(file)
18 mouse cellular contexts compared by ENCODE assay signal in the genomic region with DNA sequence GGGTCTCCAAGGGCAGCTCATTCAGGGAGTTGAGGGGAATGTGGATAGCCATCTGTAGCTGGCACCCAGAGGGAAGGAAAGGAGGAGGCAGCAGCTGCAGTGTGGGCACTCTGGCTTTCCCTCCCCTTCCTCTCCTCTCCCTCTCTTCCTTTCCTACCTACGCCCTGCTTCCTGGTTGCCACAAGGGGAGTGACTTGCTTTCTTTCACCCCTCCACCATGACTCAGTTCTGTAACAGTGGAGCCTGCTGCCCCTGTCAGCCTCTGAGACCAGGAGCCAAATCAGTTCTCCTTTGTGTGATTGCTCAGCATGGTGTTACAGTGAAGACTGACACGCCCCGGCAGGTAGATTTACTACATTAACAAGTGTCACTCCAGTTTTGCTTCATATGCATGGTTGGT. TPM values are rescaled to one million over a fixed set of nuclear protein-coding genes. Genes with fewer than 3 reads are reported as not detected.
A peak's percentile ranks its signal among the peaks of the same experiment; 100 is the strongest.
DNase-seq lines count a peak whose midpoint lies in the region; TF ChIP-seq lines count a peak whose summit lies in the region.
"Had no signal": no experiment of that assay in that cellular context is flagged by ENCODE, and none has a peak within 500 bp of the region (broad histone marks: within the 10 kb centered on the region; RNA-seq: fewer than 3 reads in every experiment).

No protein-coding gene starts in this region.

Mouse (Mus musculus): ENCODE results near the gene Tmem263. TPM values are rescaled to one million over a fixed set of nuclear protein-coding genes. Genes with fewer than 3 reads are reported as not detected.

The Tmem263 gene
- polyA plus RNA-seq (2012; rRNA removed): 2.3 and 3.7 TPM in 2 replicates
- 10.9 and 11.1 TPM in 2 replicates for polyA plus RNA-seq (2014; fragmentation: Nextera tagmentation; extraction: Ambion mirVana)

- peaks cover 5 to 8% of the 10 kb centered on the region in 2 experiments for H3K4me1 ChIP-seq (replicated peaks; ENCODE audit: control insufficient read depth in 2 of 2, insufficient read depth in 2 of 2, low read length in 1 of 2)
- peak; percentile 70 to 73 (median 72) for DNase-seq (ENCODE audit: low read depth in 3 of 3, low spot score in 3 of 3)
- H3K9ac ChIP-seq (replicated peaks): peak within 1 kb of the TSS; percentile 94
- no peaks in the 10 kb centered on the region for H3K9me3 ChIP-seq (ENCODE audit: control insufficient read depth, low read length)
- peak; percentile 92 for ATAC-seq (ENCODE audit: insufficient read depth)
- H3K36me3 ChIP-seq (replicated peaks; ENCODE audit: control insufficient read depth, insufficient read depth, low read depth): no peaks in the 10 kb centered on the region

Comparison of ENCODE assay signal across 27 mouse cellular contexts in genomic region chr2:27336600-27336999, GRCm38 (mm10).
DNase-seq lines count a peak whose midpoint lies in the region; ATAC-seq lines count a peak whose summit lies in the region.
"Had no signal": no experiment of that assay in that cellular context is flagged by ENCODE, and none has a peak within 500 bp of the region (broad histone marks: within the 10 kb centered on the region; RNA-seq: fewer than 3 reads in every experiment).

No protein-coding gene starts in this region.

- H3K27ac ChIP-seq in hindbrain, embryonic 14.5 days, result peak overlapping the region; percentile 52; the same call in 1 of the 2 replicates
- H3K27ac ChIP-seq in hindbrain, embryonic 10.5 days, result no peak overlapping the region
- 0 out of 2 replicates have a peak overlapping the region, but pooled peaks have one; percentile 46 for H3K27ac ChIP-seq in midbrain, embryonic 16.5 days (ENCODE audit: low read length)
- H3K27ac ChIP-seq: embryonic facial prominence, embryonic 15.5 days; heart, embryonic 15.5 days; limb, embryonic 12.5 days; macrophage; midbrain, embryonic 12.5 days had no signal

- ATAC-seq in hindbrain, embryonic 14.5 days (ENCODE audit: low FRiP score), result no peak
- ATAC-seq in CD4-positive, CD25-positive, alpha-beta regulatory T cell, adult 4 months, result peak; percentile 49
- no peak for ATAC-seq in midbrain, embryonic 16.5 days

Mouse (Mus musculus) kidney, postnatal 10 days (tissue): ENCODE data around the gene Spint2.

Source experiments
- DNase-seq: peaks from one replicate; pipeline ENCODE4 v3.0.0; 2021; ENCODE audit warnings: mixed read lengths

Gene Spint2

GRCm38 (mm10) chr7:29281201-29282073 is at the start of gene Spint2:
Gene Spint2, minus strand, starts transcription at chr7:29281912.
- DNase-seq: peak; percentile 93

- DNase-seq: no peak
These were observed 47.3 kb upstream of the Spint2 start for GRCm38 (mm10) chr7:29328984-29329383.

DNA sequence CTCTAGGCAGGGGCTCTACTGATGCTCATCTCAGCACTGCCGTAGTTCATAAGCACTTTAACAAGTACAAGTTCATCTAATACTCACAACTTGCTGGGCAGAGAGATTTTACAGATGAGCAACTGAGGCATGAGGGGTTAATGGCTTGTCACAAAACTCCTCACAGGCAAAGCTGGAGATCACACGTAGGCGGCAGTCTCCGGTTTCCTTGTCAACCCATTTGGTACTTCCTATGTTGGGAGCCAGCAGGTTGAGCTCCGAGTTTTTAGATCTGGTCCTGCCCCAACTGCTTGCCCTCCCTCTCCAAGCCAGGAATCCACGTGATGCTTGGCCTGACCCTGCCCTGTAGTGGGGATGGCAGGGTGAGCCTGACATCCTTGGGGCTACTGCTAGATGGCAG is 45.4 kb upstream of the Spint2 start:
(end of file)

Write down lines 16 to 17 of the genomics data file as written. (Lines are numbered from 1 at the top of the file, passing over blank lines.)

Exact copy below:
Comparison of ENCODE assay signal across 27 mouse cellular contexts in genomic region chr2:27336600-27336999, GRCm38 (mm10).
DNase-seq lines count a peak whose midpoint lies in the region; ATAC-seq lines count a peak whose summit lies in the region.